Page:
In order to be convicted of a crime, it typically must be proven that the person both committed the act (the actus reus, meaning “guilty act”) and intended the act (the mens rea, meaning “guilty mind”).

However, for many driving-related offences, a person can be found responsible even if they did not mean to do anything wrong. In these situations, a judge doesn’t have to look at what the person themselves was thinking. Instead, they will look at what an ordinary, “reasonable person” would have done. If the actions of the accused person and the “reasonable person” are very different, this is called a “marked departure from the standard of care.” This “marked departure” is the mens rea for crimes like dangerous driving causing death.

One example is the case of Mr. Chung. He was charged with dangerous driving causing death in 2015. Mr. Chung was driving on a street with a speed limit of 50km/h. Over the span of one block, just before a major intersection, Mr. Chung moved into the curb lane. He passed at least one car on the right and dodged another while accelerating to 140 km/h. He then hit a car that was turning left. The driver of the other car died.

At trial, the judge found that while speeding and driving as Mr. Chung did certainly amounts to dangerous driving (the actus reus), the judge had doubts that Mr. Chung had the guilty mind. The judge determined that brief speeding, on its own, is not enough to establish the guilty mind for the offence of dangerous driving causing death.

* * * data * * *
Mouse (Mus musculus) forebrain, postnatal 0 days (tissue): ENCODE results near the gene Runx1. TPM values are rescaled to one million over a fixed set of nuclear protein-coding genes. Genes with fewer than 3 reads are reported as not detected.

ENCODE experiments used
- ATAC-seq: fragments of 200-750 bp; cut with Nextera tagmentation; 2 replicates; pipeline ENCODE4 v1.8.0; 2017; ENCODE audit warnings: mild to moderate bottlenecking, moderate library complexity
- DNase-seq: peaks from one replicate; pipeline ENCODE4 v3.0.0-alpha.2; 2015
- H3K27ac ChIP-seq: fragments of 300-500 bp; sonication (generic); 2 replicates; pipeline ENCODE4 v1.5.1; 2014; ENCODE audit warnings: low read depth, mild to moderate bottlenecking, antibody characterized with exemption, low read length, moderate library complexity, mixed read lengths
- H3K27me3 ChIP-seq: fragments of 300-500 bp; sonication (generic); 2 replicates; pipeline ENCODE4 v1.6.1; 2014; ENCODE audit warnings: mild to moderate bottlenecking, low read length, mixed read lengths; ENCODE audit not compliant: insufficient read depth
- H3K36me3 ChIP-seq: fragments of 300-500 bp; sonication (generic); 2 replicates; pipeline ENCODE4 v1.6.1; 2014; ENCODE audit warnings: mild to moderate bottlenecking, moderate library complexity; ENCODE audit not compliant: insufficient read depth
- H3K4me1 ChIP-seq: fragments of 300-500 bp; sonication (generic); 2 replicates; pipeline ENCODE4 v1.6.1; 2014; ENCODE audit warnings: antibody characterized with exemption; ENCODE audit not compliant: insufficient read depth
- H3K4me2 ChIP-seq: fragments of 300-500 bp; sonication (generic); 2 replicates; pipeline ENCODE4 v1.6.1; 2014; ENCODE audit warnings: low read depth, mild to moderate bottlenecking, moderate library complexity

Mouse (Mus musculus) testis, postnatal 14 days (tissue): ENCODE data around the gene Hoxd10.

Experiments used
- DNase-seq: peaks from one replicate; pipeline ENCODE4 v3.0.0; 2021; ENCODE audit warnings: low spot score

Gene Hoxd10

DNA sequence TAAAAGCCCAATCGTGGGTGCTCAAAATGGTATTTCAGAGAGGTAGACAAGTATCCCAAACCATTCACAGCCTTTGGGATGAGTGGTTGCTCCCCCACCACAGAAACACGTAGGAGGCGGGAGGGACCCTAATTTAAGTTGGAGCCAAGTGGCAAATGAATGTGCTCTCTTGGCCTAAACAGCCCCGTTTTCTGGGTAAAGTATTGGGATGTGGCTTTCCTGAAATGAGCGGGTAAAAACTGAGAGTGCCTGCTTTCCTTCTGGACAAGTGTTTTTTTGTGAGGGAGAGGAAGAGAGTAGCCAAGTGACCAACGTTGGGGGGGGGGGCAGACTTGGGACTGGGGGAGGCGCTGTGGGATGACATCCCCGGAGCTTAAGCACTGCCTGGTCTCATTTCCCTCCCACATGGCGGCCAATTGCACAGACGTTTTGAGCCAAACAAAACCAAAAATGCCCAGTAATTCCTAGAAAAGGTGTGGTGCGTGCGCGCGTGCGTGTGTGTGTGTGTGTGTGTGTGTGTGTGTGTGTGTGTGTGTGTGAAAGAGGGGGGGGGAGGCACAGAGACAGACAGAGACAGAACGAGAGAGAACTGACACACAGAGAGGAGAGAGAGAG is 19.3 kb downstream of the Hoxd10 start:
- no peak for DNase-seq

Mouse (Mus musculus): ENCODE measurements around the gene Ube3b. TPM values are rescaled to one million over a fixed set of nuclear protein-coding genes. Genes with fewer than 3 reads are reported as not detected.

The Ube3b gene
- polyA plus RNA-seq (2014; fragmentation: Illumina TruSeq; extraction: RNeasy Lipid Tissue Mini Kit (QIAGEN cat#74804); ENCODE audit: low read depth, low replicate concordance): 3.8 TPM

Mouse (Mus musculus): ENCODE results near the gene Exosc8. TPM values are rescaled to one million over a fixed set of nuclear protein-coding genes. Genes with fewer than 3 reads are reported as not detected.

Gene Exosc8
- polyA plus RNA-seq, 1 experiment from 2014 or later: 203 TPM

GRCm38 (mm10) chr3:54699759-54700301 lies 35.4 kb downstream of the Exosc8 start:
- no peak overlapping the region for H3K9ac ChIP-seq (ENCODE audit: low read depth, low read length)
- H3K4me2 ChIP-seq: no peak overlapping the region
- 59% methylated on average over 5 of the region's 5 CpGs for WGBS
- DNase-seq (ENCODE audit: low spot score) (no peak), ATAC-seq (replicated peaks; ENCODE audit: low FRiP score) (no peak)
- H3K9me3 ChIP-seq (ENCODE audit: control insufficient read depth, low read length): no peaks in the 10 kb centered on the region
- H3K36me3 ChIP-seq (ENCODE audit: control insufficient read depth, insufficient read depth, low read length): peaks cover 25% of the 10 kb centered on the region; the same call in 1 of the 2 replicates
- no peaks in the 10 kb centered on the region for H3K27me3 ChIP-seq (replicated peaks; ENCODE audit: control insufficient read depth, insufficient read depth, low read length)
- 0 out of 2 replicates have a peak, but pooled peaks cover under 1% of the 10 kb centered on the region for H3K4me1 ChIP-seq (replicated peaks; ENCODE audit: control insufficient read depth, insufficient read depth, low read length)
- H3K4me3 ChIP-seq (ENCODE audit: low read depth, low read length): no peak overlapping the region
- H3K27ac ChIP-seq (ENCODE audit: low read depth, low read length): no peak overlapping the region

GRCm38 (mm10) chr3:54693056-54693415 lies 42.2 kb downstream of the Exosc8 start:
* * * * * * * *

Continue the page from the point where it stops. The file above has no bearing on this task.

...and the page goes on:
The Court of Appeal held that that finding was a legal error. They replaced the acquittal and found Mr. Chung guilty. Mr. Chung then appealed to the Supreme Court of Canada.

On March 27, 2020, the Supreme Court released its decision: they upheld Mr. Chung’s conviction, as they agreed that even a brief amount of speeding can establish a guilty mind for the offence of dangerous driving causing death.

In particular, the SCC took issue with the trial judge’s ruling that brief speeding, without more, cannot make out the guilty mind. The trial judge had come to this conclusion by comparing what Mr. Chung had done against other dangerous driving convictions where more egregious behavior was present.

What the trial judge should have done first is analyzed whether a reasonable person in these circumstances would have foreseen a danger to the public and what they would have done in the situation. The trial judge should then have compared this to what Mr. Chung did, to ultimately decide if his conduct was a marked departure from the reasonable person’s.

Put differently, the SCC found Mr. Chung’s behavior (a brief period of rapidly changing lanes and accelerating towards an intersection) is not comparable to momentary mistakes that may be made by any reasonable driver. Momentary mistakes should not be equated with a guilty mind.

If you or someone you know has been charged with a driving offence, please contact the team at DeMelo Law so that we can provide legal advice.